This week in Diesel News we have McAleese, megatrucks, Truckline and Cummins apprentice are making the headlines.
In WA, Centurion, is purchasing the key assets in the McAleese heavy haulage fleet. This acquisition will broaden the operations of the Centurion company to a national footprint. This could make Centurion the largest heavy haulage operation in Australia.
Predominantly a Western Australian company, Centurion have been in existence for 45 years and the company’s CEO, Justin Cardaci, is quoted as saying the operation is strategically sound, for an operation already strong in the resources sector.
Truckline’s new National Operations Manager, is to be Phillip Stanton, who plans to modernise behind-the-scenes procedures for the company’s spare parts systems to deliver better speed and service for trucking customers.
“My goal is to strengthen the way our branches are supported from the back end, which will help our front line staff really deliver on our customers’ expectations,” said Stanton. “We understand time is money – our customers’ trucks need to be on the road, not in the workshop. When they need a part they know they can count on us regardless if their truck is American, European or Japanese.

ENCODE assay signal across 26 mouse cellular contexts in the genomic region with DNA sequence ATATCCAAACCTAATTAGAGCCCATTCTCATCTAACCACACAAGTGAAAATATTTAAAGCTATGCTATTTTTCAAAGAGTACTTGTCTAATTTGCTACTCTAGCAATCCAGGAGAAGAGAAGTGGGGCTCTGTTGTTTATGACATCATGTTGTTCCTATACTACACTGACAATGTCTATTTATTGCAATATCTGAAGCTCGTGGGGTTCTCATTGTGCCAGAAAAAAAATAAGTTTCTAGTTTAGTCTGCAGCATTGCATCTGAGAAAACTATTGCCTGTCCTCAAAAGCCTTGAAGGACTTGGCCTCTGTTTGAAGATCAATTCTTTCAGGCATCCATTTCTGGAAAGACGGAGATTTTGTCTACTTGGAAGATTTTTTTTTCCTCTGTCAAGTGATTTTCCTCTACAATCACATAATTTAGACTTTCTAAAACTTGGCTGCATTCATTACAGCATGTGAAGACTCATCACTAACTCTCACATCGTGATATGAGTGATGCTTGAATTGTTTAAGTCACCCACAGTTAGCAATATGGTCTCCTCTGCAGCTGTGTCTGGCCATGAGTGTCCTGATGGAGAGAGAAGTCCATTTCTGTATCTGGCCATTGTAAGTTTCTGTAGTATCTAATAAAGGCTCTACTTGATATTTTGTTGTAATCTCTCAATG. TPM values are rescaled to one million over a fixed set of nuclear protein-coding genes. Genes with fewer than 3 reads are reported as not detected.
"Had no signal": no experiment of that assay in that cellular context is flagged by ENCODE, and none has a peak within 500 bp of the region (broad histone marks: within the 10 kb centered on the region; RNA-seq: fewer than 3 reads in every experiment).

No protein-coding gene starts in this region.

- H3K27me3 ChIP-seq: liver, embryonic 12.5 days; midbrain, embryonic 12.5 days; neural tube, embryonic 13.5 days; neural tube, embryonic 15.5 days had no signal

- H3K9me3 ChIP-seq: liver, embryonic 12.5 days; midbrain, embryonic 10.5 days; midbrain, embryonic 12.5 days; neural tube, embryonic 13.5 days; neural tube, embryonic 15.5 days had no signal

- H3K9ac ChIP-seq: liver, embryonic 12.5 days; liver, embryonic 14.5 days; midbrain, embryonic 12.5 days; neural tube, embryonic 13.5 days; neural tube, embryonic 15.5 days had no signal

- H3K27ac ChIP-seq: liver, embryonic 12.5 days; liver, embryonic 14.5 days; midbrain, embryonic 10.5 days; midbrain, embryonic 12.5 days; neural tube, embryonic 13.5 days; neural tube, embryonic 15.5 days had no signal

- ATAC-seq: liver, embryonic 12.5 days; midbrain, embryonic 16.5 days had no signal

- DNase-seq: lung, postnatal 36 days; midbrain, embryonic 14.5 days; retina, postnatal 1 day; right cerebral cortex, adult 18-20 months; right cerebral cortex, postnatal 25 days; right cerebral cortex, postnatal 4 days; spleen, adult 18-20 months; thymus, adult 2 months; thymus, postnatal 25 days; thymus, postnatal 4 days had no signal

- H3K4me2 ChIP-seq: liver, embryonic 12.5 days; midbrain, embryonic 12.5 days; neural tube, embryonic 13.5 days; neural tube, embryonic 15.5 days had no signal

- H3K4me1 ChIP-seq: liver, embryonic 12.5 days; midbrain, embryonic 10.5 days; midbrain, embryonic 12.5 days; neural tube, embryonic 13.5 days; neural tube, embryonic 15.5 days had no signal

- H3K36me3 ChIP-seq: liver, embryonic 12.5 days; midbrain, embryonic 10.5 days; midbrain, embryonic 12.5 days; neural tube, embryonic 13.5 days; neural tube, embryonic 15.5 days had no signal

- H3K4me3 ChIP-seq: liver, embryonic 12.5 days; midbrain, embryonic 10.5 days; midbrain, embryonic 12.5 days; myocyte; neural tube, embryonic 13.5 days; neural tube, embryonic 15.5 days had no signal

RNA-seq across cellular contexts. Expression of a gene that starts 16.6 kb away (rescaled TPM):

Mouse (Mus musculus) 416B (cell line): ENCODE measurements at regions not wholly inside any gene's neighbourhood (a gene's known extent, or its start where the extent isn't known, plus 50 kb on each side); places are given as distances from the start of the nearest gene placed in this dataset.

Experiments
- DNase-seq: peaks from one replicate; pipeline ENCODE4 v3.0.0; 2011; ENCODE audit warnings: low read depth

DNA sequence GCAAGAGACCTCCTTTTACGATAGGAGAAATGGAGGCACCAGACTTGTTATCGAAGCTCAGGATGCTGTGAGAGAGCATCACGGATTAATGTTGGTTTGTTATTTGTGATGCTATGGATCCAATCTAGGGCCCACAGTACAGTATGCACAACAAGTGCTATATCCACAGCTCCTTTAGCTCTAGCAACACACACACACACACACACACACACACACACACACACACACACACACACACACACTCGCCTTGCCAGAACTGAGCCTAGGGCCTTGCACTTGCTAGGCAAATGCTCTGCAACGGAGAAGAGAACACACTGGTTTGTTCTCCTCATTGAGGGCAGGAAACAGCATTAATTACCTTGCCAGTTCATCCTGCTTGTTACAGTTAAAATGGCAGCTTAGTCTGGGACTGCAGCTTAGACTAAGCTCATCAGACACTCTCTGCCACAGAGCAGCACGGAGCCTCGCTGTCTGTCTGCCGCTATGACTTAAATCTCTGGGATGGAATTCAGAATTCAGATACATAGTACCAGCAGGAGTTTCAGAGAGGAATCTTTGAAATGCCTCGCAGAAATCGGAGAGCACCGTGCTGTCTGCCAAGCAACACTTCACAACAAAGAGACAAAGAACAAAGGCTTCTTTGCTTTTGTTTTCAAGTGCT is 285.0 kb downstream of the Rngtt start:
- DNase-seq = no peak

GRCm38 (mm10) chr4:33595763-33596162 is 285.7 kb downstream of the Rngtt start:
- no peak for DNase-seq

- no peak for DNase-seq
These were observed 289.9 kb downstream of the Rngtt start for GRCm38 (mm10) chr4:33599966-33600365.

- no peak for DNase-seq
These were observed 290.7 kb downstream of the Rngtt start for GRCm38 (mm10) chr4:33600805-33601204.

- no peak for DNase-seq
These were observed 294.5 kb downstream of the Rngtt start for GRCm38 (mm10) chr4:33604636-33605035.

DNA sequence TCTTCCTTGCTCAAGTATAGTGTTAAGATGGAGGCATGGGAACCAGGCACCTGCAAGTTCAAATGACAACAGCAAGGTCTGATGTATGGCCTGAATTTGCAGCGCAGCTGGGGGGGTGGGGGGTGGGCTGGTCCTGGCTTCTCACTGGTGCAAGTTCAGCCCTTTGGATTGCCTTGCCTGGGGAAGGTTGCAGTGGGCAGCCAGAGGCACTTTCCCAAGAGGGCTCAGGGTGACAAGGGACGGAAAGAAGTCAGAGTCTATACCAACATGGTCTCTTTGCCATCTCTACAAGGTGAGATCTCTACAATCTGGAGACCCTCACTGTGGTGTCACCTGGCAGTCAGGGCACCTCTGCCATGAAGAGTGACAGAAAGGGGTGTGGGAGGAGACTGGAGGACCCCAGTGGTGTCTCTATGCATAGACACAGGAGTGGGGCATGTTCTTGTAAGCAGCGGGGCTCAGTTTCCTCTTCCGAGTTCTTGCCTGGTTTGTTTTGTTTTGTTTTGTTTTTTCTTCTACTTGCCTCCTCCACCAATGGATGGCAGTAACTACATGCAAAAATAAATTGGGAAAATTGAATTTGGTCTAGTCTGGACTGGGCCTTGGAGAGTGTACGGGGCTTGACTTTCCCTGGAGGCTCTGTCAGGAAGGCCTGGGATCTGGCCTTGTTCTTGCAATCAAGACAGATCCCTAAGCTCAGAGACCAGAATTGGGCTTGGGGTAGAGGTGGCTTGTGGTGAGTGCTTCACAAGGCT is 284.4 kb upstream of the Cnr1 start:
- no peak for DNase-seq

“We have more than 25,000 products in stock, and more than 80 per cent of our inventory is held in our branches, which means we lead the industry in parts availability. But I believe we can do even better.”
The apprentice featured as ‘The Apprentice’ in the September/October issue of Diesel Magazine has been named inaugural National Apprentice of the Year by Heavy Vehicle Industry Australia. Zoe Bull from Cummins South Pacific in Carole Park, Queensland, received the award at the HVIA National Industry Awards Night, held at the Brisbane Convention and Exhibition Centre.
The audience heard the judges commend the field of nominees and the quality of all submissions received. Zoe was presented with prizes including a trophy and tools to the value of $1,300.
Her citation noted her tremendous commitment: “Perhaps it’s a carryover from her time in the Navy, but Zoe’s punctuality, preparation and attention to detail, particularly with regards safety, is exemplary. Zoe’s excellent troubleshooting skills and use of diagnostic tools are highly regarded in the Cummins workshop. One supervisor is quoted as saying ‘if I could have twenty Zoe’s, I would be a very happy supervisor’.”
Report in the European media suggest the government in Germany may introduce new regulations allowing longer heavier vehicles on its roads. The dominant player in the European economy has long resisted changing dimension and mass rules holding back the development of heavier and longer trucks in Europe, as Germany is geographically in the centre of the continent with most major freight routes passing through it.
The few trials which have taken place have seen the use of 25.5 metre long combinations at masses from 50 to 60 tonnes, much longer and heavier than the current 44 tonnes and 16.5 metre rules. If the European trucking industry does adopt these new combinations, the Australian trucking industry could benefit when larger numbers of high power, high torque prime movers are developed by European truck manufacturers.